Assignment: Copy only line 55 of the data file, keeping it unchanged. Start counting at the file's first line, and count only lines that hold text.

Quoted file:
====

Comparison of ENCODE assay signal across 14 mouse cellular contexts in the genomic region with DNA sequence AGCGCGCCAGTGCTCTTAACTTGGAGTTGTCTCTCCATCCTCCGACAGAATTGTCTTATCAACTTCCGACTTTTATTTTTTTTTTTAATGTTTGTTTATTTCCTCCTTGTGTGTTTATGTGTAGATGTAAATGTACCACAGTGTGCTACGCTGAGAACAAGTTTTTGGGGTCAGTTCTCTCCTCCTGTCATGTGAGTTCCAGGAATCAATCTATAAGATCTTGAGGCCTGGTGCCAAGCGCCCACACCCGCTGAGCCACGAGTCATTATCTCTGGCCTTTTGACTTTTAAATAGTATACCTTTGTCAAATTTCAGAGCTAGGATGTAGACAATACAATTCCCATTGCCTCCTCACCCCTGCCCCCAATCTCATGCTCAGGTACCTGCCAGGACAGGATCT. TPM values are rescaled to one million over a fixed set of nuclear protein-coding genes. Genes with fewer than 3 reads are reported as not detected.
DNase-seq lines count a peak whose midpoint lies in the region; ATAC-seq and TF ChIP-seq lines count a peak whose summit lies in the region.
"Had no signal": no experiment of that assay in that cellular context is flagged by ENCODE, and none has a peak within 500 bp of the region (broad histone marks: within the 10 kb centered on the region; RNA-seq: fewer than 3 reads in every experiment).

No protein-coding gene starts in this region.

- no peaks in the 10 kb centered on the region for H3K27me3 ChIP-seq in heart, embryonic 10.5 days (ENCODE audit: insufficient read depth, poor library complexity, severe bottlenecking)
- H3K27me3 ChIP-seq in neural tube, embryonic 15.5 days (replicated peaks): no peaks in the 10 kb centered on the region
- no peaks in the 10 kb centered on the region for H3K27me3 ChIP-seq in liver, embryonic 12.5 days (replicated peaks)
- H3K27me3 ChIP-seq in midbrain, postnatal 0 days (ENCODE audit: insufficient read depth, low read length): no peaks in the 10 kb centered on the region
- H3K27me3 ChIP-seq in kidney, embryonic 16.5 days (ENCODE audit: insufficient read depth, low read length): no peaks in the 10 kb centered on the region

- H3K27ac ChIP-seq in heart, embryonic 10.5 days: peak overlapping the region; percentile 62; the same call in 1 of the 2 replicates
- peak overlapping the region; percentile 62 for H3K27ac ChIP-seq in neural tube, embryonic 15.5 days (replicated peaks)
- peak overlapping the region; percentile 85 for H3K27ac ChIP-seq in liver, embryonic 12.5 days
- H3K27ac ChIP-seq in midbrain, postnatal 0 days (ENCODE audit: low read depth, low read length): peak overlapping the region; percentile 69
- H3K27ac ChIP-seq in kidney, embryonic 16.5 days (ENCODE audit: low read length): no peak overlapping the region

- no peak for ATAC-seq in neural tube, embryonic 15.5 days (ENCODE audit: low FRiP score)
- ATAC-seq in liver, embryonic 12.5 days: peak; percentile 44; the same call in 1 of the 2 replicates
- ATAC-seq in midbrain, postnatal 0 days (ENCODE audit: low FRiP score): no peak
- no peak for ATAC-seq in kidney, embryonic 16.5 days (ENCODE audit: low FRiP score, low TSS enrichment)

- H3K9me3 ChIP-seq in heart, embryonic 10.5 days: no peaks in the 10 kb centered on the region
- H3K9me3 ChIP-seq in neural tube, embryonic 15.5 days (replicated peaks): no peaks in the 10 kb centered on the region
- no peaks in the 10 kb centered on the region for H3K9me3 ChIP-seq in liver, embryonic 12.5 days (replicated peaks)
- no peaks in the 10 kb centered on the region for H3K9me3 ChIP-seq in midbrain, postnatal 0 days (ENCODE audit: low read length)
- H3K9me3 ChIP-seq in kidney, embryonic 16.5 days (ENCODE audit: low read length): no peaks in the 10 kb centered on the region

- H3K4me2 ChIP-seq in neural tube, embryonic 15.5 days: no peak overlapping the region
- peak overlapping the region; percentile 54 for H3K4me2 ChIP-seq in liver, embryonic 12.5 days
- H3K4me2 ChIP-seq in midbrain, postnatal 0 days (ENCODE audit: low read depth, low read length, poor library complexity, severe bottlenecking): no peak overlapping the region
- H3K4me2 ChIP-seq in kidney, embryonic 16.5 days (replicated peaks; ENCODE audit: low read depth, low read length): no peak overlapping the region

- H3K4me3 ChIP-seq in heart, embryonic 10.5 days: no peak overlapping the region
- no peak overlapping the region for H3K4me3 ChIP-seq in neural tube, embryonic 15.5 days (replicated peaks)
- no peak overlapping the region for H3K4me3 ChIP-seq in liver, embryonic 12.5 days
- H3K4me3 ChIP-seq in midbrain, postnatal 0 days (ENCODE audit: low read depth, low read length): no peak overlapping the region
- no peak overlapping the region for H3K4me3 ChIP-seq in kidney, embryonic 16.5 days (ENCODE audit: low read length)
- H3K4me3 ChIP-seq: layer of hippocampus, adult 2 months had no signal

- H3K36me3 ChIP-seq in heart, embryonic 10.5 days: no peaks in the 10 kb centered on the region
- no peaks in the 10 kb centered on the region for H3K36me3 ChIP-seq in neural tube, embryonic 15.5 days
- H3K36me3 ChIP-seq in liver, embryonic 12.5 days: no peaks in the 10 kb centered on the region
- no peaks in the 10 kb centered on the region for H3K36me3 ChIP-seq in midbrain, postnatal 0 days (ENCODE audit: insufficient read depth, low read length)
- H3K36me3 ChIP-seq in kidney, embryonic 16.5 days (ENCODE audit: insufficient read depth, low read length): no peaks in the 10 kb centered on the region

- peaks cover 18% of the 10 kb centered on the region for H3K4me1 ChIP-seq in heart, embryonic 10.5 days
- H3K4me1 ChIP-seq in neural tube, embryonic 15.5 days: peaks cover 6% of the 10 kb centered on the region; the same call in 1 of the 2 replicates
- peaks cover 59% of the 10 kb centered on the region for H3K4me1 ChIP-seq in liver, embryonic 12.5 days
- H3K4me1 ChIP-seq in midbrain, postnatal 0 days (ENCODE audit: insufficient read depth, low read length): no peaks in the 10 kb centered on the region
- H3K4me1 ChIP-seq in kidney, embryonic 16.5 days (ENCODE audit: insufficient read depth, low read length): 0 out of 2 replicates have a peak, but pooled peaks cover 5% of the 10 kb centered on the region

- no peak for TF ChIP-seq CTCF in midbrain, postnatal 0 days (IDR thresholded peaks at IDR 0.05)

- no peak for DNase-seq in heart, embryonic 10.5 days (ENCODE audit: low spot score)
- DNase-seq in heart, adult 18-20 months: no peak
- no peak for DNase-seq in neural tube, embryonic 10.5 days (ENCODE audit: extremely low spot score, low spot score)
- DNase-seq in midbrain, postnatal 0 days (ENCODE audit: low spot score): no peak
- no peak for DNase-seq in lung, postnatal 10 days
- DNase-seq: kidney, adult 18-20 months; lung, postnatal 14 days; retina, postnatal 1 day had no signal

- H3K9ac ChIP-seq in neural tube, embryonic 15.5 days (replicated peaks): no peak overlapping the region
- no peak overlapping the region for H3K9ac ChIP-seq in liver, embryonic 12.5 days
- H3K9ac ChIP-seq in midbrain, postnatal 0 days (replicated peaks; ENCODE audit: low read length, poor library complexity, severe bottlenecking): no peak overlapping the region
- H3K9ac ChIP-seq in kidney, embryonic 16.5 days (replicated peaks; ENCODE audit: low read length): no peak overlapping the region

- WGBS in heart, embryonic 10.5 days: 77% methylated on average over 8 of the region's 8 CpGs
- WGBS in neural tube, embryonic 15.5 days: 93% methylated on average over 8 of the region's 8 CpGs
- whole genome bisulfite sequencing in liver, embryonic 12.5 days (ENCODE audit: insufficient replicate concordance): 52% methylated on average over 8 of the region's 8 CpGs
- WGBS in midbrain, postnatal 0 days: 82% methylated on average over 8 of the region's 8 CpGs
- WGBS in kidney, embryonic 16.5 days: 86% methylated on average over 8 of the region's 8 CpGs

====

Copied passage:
- WGBS in heart, embryonic 10.5 days: 77% methylated on average over 8 of the region's 8 CpGs